Austin City Council member Ora Houston won’t seek re-election


East Austin City Council Member Ora Houston will not seek re-election in November, she said in a statement Wednesday.

First elected to the council in 2014, Houston said she made the decision to leave after “months of personal discernment and conversations with confidants.”

“It has been a joy, privilege and a huge responsibility to represent the ‘blended family’ of District #1,” Houston said in the statement. “Over the next seven months there are major issues to address and votes to take which will impact our city for generations, and the individuals who live here now and in the future.”

She said she decision came from a desire to have more time for her non-City Hall life.

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Only hours after Houston’s announcement, Vincent Harding, outgoing chairman of the Travis County Democratic Party, said he would be running for the seat.

“We are at a pivotal moment in Austin’s history: We are 90 years from the 1928, are currently debating a change to our land development code, and while we are routinely ranked as a top place to live, a third of our minority children are growing up in poverty,” Harding said in a news release. “We must do better.”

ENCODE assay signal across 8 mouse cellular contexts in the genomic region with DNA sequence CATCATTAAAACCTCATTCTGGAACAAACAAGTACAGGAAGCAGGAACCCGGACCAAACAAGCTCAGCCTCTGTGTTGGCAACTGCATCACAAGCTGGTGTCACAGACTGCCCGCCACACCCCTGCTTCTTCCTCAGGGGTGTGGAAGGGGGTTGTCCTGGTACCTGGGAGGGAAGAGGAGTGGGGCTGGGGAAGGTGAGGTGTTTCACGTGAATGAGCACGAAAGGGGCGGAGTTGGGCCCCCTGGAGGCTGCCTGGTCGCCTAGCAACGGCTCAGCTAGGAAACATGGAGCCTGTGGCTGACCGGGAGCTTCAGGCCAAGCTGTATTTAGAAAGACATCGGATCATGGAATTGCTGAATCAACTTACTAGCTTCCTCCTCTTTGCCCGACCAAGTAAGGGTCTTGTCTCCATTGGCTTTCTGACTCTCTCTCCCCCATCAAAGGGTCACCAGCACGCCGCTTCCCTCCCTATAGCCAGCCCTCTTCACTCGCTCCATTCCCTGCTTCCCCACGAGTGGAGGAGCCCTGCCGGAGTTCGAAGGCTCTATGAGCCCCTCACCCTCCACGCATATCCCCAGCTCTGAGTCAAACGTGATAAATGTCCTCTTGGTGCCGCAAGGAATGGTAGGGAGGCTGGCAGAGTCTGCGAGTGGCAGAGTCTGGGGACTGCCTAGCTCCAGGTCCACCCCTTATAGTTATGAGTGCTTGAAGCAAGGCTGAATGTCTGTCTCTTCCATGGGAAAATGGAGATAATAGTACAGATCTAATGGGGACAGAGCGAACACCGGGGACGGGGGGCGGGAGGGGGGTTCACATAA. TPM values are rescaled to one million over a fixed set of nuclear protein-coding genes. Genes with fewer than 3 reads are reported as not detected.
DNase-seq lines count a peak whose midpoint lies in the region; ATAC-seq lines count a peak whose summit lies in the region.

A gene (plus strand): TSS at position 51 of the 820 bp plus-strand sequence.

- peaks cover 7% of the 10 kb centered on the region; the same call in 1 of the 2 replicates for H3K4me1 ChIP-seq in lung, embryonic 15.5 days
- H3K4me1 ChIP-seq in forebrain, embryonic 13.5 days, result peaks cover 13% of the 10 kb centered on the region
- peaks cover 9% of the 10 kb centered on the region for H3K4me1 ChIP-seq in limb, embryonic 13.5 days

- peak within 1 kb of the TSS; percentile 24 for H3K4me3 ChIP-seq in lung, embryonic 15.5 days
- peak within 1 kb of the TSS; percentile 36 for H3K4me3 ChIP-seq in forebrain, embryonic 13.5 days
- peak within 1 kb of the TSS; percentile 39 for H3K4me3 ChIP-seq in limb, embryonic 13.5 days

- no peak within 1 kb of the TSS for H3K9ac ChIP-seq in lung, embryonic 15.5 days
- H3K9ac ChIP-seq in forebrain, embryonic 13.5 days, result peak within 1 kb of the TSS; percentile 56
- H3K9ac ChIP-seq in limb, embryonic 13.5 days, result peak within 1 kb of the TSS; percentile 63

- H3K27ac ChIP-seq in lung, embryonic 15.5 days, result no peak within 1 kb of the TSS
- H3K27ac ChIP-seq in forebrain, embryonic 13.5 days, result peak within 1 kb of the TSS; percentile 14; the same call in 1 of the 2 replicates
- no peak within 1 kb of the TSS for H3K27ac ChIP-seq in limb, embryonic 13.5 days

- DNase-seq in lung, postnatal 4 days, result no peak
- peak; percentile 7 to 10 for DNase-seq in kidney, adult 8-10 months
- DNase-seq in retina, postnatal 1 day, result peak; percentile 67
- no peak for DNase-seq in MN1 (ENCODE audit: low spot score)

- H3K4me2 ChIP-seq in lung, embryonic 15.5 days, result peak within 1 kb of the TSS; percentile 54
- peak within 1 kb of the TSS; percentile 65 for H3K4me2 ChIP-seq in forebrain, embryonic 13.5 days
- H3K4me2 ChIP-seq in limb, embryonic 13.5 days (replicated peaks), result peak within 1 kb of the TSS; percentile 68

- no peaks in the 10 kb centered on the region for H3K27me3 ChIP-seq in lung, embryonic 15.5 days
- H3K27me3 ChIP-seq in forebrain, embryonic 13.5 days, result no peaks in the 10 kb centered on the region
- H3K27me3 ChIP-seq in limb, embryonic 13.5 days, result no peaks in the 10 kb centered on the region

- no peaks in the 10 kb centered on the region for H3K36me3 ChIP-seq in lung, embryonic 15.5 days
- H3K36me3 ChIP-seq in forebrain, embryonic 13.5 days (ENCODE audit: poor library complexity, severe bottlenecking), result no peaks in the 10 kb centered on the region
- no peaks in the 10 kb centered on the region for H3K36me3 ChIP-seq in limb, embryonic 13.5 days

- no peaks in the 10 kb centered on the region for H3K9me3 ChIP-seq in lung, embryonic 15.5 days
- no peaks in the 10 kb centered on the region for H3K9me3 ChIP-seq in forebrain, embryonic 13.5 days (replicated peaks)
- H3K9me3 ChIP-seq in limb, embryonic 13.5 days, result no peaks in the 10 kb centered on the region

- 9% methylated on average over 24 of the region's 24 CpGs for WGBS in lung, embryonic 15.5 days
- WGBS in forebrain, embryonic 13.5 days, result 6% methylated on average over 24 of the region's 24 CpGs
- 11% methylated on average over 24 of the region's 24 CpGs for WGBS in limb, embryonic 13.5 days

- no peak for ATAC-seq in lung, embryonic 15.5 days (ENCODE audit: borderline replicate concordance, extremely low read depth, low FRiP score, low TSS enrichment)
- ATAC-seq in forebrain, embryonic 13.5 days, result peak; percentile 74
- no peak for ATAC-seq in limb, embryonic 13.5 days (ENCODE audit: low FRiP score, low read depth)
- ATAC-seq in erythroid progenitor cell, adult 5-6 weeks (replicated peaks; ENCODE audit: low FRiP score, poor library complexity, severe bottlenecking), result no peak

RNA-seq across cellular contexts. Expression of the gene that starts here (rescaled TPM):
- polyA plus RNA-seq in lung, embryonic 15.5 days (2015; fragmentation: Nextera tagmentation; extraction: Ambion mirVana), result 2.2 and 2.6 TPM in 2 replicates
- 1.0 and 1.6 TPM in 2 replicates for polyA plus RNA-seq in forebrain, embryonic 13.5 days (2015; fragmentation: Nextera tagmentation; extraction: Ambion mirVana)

Harding joins three other candidates who had already announced plans to run for the District 1 council seat. Lewis Conway Jr., a Grassroots Leadership organizer and criminal justice activist, is using his run there to challenge a statewide ban on convicted felons holding public office. Mariana Salazar, director of the Ending Community Homelessness Coalition, and Natasha Harper-Madison, a social activist and small-business consultant, are also contenders.

Houston did not take a side in the race Wednesday.

“I have not gotten to that,” she said.

Houston’s news caught Austin Mayor Steve Adler by surprise, moments after her statement was made public, when he said he had not heard she was not running.

“Ora’s service to the city has been a gift,” Adler said. “She has helped set a culture and awareness on the council for supporting and prioritizing people whose voices are not often heard. She has been a mentor to me, and I and the council will miss her.”

Houston said she would continue to be engaged in city business, but added that her plans include working on her home and checking off her “ABC list — Alaska, Belize and Cuba.”

“I have a whole life ahead of me,” she said Wednesday. “The first thing on my list is to de-clutter my house. I can’t go to the grocery store. I mean, the things I can’t do because I’m here — this is a 24-hour a day job… This has been a wonderful experience and I’m really proud and privileged to have had an opportunity to work for the city of Austin.”

This is a developing story; check back for updates.

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